30. 30. Aspectof ExternalGovernance Must be constantlyPUBLIC cognizant of responsibilitiesACCOUNTABILITY to government bodiesExternal Governance
  31. 31. • Structure • ContinuityASPECTS OF • BalanceINTERNALGOVERNANCE • AccountabilityInternal Governance
  32. 32. • Composition of BOD shall be in odd number, no less than 5 and no greater than 15 • Consideration should be given to the rotation of directors • Dialogue with general membersAspect shall be encourage during annualof Internal general meetingGovernance • The annual general meetingSTRUCTURE should be adequately promoted to ensure sufficient member participationInternal Governance
  33. 33. • The board should create strategies to maintain competitiveness and sustainability of the cooperativeAspect • The board should createof Internal succession plans for bothGovernance directors and management • The board should formulate riskCONTINUITY management planInternal Governance
  34. 34. • The composition of the board should aim to reflect the demographic makeup ofAspect members and balance theof Internal financial service demands ofGovernance members • The board should seek to balanceBALANCE diversity and experienceInternal Governance
  35. 35. • The board is formally accountable to the general assembly.Aspect • The roles and responsibilities ofof Internal the board, committees andGovernance managers should be established clearly in the by-laws or otherACCOUNTABILITY policiesInternal Governance
  36. 36. • It is the duty of the board to establish strategic direction, approve policies and monitor management’s implementation of policies and achievement of targets.Aspectof Internal • It is the duty of management toGovernance prepare the plan and budget, undertake operations, implementACCOUNTABILITY polices approved by the board and achieve the targets set forth.Internal Governance
  37. 37. • IntegrityASPECTS OF • CompetenceINDIVIDUALGOVERNANCE • CommitmentIndividual Governance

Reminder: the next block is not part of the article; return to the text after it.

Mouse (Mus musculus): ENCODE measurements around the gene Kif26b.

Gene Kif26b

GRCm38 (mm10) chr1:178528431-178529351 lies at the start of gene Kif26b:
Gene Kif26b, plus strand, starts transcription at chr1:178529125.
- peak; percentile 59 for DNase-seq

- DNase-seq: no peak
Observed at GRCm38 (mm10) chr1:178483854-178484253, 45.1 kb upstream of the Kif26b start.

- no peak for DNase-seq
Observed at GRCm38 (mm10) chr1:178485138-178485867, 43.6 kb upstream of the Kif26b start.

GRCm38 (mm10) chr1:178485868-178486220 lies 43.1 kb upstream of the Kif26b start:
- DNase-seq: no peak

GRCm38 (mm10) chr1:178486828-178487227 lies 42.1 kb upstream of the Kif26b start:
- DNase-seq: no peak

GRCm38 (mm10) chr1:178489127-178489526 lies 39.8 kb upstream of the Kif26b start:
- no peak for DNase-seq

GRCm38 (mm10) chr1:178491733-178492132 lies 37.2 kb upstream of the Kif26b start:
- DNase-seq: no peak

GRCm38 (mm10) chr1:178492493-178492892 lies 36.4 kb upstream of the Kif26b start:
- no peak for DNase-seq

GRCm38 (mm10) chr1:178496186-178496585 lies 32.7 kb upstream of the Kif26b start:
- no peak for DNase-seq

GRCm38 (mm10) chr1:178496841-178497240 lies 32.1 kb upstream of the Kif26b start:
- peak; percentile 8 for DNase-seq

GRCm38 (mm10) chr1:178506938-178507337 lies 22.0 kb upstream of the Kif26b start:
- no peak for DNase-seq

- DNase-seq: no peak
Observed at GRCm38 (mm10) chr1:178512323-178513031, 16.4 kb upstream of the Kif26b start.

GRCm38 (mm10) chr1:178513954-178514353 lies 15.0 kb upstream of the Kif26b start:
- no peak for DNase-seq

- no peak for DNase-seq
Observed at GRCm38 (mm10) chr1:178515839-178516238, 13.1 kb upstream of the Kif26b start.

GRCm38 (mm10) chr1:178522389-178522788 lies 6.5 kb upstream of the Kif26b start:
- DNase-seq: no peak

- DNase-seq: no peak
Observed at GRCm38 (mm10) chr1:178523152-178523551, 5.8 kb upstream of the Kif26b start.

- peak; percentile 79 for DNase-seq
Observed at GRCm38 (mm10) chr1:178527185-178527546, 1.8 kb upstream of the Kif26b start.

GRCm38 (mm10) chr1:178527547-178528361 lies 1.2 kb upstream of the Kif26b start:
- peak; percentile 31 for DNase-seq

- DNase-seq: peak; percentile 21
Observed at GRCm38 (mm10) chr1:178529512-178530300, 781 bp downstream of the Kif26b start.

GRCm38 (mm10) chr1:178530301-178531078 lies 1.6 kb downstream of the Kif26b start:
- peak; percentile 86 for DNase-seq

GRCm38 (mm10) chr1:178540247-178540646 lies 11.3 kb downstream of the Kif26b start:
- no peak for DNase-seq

38. 38. • The cooperative should adopt a code of conduct clearly explaining proper behaviour • Directors or managers must notAspect have criminal or civilof Individual backgrounds.Governance • Immediate family membersINTEGRITY should not serve on the board or in management at the same time.Individual Governance
  39. 39. • Board members must excuse themselves from participating in discussions and voting on matters form which they or their family have a potential conflict of interest.Aspectof Individual • The board must approve loans toGovernance directors or managers. • Directors with loans that areINTEGRITY delinquent for 3 months will be removed from their position.Individual Governance
  40. 40. • All members of the board should have basic competencies, especially financial literacy. • Individual members should alsoAspect have sufficient knowledge andof Individual skills that are needed to conductGovernance their business and perform their rights and responsibilities to theCOMPETENCE cooperativeIndividual Governance
  41. 41. Leadership Competency Model KNOWLEDGE B E HAVI O R Finance Marketing SKILL Building Trust Human Capital Focus and Drive Strategic Planning Negotiation Systems Thinking Running the Communication Conceptual Thinking Business Problem Solving Emotional Change Management Intelligence Coaching/Mentoring Leadership Center 7 September 1999
  42. 42. • Directors should be willing and able to commit necessary time to the cooperative. Failure to attend board meetings may result to dismissal.Aspects of • Directors must respect theIndividual decisions of the board, adheringGovernance to all policies that have been adopted, regardless of personalCOMMITMENT opinion.Individual Governance
  43. 43. 1. PARTICIPATORY 2. FOLLOWS THE RULE OF LAW 3. TRANSPARENT 4. RESPONSIVE 5. CONSENSUS ORIENTED 6. EQUITABLE AND INCLUSIVE 7. EFFECTIVE AND EFFICIENT 8. ACCOUNTABLECHARACTERISTICSOF GOOD GOVERNANCE
  44. 44. • Participation of members is a key cornerstone of good governance • Participation could be either direct (AGA) or representative (intermediate) through officers or committee membersParticipatory
  45. 45. • Good governance requires fair legal frameworks that are enforced impartially. • Good governance also requires full protection of rights.Follows the Rule of Law
  46. 46. • Making and enforcing decisions in a manner that follows rules and regulations • Making information freely available and directly accessible • Providing sufficient and easily understandable informationTransparent
  47. 47. Good governance requires that institutions and processes try to serve all stakeholders within a reasonable timeframeResponsive
  48. 48. Mediation of the different interests to reach a broad consensus on what is the best interest of the whole organization and how this can be achievedConsensus Oriented
  49. 49. • Ensuring that all members of the organization feel that they have a stake in it and do not feel excluded from the mainstream • All groups, particularly the most vulnerable, have the opportunities to improve or maintain their well beingEquitable and Inclusive
  50. 50. • Processes and institutions produce result that meets the needs of society while making the best use of resources at their disposal • Sustainable use of natural resources and the protection of the environmentEffective and Efficient
  51. 51. • Officers are responsible to the stakeholders and to the regulator and the public • Cannot be enforced without TRANSPARENCY and RULE OF LAWAccountable